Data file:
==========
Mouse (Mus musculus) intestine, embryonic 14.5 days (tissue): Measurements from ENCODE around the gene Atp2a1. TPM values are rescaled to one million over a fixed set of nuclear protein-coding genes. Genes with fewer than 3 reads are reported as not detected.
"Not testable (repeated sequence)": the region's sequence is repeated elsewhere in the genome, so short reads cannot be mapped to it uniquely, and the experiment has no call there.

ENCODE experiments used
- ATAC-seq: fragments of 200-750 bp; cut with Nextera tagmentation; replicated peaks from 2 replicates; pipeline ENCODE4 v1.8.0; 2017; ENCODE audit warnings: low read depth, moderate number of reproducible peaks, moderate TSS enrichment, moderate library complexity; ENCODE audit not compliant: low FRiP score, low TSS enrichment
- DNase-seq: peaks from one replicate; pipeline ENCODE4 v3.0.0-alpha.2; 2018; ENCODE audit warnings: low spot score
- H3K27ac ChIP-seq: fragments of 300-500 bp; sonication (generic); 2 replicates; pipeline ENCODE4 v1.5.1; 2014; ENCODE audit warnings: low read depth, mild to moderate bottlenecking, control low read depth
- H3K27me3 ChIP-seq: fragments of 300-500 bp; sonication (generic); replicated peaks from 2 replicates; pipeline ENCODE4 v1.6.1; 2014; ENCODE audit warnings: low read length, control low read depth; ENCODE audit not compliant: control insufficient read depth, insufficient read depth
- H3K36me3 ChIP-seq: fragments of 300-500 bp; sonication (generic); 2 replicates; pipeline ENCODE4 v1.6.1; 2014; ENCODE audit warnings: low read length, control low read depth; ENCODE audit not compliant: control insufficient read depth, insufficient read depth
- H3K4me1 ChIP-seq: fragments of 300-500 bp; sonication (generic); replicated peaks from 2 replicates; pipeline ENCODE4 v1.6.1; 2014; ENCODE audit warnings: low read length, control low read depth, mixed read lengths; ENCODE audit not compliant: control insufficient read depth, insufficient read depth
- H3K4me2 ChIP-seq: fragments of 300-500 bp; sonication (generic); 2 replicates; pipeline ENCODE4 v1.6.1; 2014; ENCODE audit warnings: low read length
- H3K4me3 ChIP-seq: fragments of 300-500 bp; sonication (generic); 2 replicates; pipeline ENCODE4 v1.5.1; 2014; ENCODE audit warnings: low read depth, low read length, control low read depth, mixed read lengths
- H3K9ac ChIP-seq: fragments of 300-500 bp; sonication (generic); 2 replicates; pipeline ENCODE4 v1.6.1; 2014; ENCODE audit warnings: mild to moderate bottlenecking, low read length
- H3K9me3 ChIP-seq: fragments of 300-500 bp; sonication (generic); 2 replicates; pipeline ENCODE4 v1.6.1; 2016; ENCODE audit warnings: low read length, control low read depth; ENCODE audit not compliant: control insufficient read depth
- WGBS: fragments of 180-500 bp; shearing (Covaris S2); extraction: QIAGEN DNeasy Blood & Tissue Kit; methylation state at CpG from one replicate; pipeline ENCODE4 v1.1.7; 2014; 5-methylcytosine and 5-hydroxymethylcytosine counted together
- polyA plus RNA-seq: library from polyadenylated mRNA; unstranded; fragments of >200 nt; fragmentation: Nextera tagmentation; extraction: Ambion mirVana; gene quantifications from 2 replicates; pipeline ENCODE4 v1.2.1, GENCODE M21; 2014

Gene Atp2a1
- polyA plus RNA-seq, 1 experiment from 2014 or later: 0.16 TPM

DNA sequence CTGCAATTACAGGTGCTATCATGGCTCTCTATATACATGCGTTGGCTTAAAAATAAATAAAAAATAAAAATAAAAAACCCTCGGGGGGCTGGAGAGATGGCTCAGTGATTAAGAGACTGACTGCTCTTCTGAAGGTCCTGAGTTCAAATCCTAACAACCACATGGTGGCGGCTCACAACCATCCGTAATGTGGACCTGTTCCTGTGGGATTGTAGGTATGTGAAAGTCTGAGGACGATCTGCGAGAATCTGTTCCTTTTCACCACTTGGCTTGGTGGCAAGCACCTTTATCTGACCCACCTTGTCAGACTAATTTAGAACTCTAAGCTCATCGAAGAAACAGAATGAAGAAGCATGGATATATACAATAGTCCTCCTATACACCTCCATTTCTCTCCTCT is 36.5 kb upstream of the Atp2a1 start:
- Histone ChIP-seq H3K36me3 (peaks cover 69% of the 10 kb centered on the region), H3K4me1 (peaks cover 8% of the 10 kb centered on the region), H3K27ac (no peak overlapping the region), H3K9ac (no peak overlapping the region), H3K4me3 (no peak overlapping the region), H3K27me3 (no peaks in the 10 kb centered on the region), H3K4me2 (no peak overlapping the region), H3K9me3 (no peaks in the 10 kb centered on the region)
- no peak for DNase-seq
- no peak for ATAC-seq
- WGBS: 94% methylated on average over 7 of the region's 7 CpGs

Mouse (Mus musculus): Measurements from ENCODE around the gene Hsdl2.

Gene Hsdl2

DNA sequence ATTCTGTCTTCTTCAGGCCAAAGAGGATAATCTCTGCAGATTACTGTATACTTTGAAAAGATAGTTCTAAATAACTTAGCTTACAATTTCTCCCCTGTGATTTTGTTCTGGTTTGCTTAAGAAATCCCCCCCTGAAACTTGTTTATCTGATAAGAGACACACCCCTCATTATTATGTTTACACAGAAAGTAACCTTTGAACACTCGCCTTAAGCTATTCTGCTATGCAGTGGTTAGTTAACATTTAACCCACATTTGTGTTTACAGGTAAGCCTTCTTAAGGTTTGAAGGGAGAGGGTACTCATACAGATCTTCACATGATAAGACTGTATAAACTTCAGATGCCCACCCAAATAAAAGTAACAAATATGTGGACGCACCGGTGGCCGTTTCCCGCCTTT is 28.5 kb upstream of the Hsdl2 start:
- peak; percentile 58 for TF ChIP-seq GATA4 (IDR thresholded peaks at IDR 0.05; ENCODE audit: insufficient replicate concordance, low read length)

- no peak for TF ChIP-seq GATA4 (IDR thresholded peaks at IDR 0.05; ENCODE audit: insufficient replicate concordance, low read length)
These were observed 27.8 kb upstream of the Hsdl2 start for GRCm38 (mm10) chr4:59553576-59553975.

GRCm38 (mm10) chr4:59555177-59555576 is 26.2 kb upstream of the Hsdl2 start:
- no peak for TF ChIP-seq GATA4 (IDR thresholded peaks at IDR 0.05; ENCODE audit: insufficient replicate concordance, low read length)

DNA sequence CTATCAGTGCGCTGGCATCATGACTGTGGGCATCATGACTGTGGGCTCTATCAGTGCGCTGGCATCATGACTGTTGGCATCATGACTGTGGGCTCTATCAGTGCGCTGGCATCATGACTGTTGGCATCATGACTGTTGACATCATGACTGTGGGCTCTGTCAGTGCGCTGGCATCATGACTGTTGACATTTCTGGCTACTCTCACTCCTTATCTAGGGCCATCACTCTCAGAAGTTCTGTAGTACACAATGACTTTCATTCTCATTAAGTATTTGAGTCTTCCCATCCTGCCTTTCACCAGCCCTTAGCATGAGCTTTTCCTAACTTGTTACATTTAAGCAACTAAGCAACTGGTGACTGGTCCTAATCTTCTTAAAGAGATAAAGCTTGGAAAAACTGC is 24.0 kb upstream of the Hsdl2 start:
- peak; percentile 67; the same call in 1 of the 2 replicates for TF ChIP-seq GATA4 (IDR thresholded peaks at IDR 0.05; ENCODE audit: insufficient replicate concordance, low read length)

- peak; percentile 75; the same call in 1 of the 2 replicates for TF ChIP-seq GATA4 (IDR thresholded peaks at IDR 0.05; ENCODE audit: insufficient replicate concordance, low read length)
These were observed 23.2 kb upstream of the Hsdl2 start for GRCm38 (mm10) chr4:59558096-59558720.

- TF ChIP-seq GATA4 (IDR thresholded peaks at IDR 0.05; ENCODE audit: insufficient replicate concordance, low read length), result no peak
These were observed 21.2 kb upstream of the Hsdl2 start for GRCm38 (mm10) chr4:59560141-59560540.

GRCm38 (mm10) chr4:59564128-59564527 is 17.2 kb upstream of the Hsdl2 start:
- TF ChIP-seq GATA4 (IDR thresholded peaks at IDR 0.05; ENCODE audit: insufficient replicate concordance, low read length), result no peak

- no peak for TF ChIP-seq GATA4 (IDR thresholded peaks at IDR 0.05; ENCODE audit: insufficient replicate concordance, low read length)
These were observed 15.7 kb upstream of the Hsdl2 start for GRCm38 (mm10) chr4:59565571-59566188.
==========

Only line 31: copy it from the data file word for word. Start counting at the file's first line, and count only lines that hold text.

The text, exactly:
DNA sequence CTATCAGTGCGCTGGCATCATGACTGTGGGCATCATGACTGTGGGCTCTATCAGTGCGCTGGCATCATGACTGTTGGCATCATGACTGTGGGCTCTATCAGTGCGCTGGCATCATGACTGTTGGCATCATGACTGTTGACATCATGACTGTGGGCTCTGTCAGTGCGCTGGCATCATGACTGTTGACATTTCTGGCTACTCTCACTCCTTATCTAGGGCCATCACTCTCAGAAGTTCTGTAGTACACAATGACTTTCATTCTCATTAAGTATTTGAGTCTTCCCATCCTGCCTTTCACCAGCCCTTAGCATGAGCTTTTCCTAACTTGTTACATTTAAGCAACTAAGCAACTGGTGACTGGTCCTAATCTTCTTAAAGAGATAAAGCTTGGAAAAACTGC is 24.0 kb upstream of the Hsdl2 start: